The Wu-Tang Clan’s RZA co-writes, directs and stars in The Man with the Iron Fists, an entertainingly campy martial arts movie.
The Blacksmith (RZA), freed from a life of slavery in America, winds up in China where he forges weapons for the warring clans of Jungle Village — and a shipment of imperial gold seems to have brought out all those with fighting spirits. After the murder of their leader Gold Lion, the Lion clan’s new leader, Silver Lion (Byron Mann) is intent on getting the gold and on killing X-Blade (Rick Yune), Gold Lion’s son. Silver Lion seeks help in this endeavor from Brass Body (Dave Bautista), a man who, as advertised, can turn his body into un-harmable brass.
Jack Knife (Russell Crowe), an Englishman who also has some designs on the gold, arrives in town with his own nefarious plans — as well as a need for lots of company from the girls of Madam Blossom’s (Lucy Liu) bordello. Wolf and Rat clans make an appearance, as do the Gemini warriors (a husband and wife duo played by Grace Huang and Andrew Lin) who are guarding the gold and have a reputation as a deadly fighting pair.
There was more to the plot — the blacksmith has a girlfriend, Lady Silk (Jamie Chung), for example — but the plot is so secondary to what this movie is about that I actually have a hard time remembering it. Because this movie’s purpose is to give you an hour and a half of pure, un-muddied-by-story-or-characters butt-kicking. And not just literal kicking, though there is a lot of that. There is also: sword fights, a guy with iron fists fighting the brass body guy, Jack Knife’s spectacular gun-knife weapon, Lucy Liu’s knife fan, the synchronized henchmen-felling of the Gemini couple. The Man with the Iron Fists is maybe 7 percent about story, 22 percent about nifty costumes but the remaining 70 percent is all about not letting up on the hand-to-hand combat until a scene is soaked in wonderfully fake-looking stage blood which — all the better — is sometimes spurting fountain-style from some severed body part.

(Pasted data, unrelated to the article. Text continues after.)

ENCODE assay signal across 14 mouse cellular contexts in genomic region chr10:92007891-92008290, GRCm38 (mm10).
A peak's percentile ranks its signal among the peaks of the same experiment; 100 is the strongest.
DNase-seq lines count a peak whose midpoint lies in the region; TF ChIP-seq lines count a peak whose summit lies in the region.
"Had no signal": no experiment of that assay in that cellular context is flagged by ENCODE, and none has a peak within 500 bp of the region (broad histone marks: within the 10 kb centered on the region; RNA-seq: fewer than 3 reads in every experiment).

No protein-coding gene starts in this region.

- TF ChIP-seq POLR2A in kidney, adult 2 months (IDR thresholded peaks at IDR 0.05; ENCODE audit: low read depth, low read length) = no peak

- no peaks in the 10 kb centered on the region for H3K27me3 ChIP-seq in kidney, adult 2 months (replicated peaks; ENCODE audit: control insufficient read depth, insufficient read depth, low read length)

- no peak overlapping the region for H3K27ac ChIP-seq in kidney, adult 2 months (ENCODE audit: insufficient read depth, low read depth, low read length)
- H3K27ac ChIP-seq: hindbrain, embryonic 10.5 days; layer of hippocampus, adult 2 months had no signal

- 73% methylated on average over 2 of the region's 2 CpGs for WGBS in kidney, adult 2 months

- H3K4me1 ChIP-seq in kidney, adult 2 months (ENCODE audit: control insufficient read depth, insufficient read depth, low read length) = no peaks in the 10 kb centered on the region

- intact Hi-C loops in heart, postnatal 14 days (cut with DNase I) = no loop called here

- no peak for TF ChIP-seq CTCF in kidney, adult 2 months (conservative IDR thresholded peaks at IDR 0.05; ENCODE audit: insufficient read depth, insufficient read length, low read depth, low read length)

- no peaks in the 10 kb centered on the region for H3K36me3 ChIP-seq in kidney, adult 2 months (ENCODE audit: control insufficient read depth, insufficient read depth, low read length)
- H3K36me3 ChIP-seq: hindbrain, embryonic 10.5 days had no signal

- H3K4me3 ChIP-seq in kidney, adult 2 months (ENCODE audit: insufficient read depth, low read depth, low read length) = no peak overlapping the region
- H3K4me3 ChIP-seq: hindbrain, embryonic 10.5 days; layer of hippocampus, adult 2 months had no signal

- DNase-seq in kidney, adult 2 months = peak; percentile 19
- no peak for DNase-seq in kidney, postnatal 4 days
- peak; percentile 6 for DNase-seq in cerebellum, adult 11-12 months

The Man with the Iron Fists feels like a fan fiction version of a Quentin Tarantino movie (he’s listed as a producer here) with a lot of his touches: an affectionate blend of Western and kung-fu movie motifs, a villain who is enjoying his villainy (here, Mann’s Silver Lion), ridiculous violence and a measure of absurdity — which here comes about halfway through the movie when we see how the titular man acquires his iron fists. These things aren’t as skillfully accomplished as in, say, Tarantino’s Kill Bill movies but RZA is clearly having a good time — enough so that we in the audience feel we’re sharing some of the fun. On my way out of the theater, I heard another movie-goer say it was one of the worst movies he’d ever seen. My immediate post-movie analysis was that I had just enjoyed a tasty junk-food action movie treat. The Man with the Iron Fists is the kind of movie where both of those statements can be true. B-
Rated R for bloody violence, strong sexuality, language and brief drug use. Directed by RZA with a screenplay by RZA and Eli Roth, The Man With the Iron Fists is an hour and 36 minutes long and is distributed by Universal Pictures.